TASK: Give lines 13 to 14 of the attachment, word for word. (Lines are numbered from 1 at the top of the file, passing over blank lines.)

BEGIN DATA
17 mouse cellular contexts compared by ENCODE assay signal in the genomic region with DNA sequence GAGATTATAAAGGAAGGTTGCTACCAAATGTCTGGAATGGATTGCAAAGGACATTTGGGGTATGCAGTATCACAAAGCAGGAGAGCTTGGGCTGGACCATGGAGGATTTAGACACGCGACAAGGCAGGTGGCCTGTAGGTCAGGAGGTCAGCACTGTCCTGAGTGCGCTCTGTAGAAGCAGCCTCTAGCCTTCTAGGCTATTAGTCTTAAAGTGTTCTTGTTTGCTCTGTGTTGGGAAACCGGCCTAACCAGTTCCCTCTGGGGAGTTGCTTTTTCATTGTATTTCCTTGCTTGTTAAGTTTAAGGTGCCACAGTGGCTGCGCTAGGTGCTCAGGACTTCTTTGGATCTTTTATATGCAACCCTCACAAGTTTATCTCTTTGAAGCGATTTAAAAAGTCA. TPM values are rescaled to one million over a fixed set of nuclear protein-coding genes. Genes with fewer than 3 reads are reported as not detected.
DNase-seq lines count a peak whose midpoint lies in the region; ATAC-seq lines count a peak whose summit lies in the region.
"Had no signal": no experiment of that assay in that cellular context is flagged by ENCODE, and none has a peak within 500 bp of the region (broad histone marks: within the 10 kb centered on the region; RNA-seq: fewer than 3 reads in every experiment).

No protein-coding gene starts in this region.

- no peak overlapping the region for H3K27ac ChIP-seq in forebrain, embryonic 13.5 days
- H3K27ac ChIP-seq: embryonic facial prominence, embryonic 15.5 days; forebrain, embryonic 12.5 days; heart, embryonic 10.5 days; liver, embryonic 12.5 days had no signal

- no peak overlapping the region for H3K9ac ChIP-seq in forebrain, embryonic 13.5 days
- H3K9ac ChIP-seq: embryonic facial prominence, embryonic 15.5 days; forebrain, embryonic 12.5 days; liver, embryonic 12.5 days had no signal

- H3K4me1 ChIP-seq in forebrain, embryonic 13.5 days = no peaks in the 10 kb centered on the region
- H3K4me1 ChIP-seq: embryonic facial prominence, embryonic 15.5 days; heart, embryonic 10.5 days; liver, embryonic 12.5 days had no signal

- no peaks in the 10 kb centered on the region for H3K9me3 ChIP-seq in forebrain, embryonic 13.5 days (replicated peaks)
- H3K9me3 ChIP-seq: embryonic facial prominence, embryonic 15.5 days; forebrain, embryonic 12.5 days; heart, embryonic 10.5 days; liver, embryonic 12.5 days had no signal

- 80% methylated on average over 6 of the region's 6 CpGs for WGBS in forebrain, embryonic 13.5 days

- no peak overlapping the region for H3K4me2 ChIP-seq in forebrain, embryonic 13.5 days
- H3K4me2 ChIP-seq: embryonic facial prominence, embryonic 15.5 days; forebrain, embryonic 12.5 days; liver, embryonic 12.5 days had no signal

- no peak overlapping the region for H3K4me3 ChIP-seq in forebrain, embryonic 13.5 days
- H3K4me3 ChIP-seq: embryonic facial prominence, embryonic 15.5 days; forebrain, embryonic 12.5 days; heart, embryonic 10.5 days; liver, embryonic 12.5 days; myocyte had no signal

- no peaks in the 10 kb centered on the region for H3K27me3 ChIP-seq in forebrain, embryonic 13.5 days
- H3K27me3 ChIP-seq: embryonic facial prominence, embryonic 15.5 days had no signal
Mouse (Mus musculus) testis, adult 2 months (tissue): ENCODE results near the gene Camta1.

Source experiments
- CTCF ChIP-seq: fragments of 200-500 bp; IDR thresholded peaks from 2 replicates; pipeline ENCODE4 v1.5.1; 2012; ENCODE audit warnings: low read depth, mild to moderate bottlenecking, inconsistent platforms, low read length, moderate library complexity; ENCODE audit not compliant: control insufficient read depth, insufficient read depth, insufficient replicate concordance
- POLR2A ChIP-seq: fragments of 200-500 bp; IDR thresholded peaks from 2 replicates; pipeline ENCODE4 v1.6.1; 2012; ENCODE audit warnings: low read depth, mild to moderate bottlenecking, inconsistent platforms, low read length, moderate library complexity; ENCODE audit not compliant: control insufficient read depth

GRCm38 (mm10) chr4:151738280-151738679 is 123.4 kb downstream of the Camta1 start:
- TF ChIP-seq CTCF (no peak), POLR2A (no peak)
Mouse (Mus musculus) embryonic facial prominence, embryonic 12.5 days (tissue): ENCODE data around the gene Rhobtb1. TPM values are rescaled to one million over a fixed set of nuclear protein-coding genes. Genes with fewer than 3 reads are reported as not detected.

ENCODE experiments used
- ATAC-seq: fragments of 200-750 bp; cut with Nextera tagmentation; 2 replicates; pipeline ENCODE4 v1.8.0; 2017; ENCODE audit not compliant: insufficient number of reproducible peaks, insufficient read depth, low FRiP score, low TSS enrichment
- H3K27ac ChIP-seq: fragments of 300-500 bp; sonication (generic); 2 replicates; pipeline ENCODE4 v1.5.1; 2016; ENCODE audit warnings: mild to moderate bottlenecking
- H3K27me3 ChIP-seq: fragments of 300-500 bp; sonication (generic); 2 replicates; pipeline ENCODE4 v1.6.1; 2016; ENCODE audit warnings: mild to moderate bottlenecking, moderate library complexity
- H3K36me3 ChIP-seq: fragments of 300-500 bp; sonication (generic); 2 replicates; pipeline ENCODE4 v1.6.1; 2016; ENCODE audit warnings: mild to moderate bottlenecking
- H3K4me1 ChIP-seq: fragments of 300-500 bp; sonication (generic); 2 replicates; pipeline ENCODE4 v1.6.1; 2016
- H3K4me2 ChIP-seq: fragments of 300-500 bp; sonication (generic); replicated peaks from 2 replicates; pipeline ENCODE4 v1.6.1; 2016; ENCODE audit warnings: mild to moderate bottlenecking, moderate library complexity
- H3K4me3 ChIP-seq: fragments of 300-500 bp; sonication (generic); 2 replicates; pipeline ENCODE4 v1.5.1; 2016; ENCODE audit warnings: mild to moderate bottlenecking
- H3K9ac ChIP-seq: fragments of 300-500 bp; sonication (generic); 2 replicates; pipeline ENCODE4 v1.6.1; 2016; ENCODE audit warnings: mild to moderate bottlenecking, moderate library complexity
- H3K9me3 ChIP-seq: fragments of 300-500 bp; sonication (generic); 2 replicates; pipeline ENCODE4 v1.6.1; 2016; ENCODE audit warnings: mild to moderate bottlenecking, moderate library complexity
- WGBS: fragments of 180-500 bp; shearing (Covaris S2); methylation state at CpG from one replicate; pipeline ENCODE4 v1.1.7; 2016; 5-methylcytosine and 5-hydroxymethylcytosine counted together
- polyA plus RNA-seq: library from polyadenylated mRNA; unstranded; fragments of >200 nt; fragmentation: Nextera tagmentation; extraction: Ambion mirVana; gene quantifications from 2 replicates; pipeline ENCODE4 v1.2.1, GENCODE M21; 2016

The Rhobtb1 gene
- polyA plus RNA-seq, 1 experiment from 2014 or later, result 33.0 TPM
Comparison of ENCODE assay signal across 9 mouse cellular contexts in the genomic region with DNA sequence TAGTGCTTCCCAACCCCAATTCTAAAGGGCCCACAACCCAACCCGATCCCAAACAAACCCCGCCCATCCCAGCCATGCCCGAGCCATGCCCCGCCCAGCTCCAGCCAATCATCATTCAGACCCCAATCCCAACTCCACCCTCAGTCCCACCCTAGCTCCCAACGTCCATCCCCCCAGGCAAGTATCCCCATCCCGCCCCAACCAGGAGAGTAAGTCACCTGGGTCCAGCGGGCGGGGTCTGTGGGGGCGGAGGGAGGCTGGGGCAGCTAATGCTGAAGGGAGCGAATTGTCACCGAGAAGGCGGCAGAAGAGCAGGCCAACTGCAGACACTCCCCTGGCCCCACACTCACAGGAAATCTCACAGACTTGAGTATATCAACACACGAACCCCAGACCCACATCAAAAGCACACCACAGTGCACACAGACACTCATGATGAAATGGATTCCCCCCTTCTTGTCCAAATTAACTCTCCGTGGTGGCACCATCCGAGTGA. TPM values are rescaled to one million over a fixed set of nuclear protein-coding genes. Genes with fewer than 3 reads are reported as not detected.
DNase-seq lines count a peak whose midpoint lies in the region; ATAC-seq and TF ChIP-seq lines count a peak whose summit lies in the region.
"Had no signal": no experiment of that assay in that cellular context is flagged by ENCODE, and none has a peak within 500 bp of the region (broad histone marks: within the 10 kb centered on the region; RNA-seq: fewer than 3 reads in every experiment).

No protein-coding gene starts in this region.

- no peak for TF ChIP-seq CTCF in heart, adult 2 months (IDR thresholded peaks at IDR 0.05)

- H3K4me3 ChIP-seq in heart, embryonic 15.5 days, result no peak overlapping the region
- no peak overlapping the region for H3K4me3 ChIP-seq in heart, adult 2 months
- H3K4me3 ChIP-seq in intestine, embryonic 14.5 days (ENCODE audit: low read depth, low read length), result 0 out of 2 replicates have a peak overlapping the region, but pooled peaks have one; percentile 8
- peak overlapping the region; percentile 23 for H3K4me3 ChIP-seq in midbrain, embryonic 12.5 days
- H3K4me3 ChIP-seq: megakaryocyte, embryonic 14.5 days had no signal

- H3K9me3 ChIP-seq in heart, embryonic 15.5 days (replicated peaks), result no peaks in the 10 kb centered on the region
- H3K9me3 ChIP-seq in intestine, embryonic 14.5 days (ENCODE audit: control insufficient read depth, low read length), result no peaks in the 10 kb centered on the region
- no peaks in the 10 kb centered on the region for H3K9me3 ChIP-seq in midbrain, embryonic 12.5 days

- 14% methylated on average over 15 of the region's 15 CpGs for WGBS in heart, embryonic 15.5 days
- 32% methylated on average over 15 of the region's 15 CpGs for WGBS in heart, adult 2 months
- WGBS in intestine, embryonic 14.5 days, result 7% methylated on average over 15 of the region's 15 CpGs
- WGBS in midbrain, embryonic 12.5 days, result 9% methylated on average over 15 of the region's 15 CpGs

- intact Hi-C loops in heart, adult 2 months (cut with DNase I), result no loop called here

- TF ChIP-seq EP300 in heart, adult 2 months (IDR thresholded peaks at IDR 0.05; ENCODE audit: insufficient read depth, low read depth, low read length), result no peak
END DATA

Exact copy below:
- 80% methylated on average over 6 of the region's 6 CpGs for WGBS in forebrain, embryonic 13.5 days

- no peak overlapping the region for H3K4me2 ChIP-seq in forebrain, embryonic 13.5 days